According to the “Handbook for Permitting of Wind Facilities” prepared by the National Wind Coordinating Committee” there are potential concerns about “blade throw” and “falling ice.”  The Handbook states that it is possible for a piece of the blade to break off and be thrown up to 1500 feet.  The windmill companies are planning to erect the towers 1000 feet from homes and as close as 160 feet from property lines.  This  means that people’s backyards will not only be polluted by light and noise, but will be threatened by flying pieces of broken blades, especially during ice storms.  The windmill advocates claim that blade throw doesn’t happen that often, but people also said the Titanic would never sink.

We’ve been told that there are tax advantages for the two towns.  However, it is not clear just how much of the taxes paid by the windmill companies to the county and the state will come back to our town of Prattsburgh.  No one can tell us who will pay to repair roads that will inevitably be ripped apart by equipment that includes cranes capable of lifting 150 tons.  In addition to this, we learned at a meeting in Prattsburgh that home owners who sign contracts will need to take out their own insurance, because no matter what waivers they sign, they can still be sued if there is injury or property damage caused by a windmill on their land.  When one considers that those who sign contracts will also have to pay taxes on the money they receive from the windmill companies (putting some farmers in a higher tax bracket and possibly disqualifying them from receiving government subsidies), the $3000 a year per windmill no longer seems like such a great deal.

            The two representatives, as well as the Town Boards, have been down playing many of our concerns, and the windmill representatives have given us conflicting information.  It is important to remember that money is what is fueling the windmill project.   The bottom line is that Ecogen and Global Winds are proposing this project because they want to make a lot of money.  This is the first windmill project for Ecogen, a Buffalo based real estate development company.  I believe their last project was a shopping mall.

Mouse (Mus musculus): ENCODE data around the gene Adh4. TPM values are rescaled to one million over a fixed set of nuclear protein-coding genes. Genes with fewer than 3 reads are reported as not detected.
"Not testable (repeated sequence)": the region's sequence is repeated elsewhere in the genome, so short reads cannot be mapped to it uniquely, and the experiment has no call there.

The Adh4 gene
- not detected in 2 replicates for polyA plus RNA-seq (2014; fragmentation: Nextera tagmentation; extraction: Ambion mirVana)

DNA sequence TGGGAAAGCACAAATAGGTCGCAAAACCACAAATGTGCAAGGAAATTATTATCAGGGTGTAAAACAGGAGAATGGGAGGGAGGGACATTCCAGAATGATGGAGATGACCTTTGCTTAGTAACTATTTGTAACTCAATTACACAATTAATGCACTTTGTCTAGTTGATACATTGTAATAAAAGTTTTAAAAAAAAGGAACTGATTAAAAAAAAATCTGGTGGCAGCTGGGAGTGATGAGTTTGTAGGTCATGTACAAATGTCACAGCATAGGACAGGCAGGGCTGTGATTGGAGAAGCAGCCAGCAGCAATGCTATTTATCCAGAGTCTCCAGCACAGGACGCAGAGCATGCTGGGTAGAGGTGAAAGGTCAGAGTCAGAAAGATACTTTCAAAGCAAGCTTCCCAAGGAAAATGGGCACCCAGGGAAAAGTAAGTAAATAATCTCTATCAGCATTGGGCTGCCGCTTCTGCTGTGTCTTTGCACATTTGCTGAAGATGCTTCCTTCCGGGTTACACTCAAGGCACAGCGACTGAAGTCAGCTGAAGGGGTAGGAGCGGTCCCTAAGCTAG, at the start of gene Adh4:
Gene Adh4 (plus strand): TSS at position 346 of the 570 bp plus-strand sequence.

It is uncomfortable to find myself against a project that touts itself as being environmentally friendly, but I keep thinking that these windmills are not going to make a significant change in the energy situation and they are going to change the nature of country towns. Many of us are already convinced that it is necessary to come up with alternative forms of energy to decrease our dependence on coal and foreign oil, but what most of us don’t want to face is that we need to make serious changes in how we live and what we consume, if we want to help the environment. 

Solar energy is quiet and not invasive, but its use will force businesses and individuals to re-examine our use of energy. Commercial wind towers will not encourage businesses and private citizens to cut back on electricity and will never provide us with all the electricity we need unless there’s one on every block.  The irony is that wind towers will help escalate our demands for electricity.  They will interfere with our shrunken wildlife habitat and contribute to the loss of the last few areas in the Northeast that are free from light and noise pollution.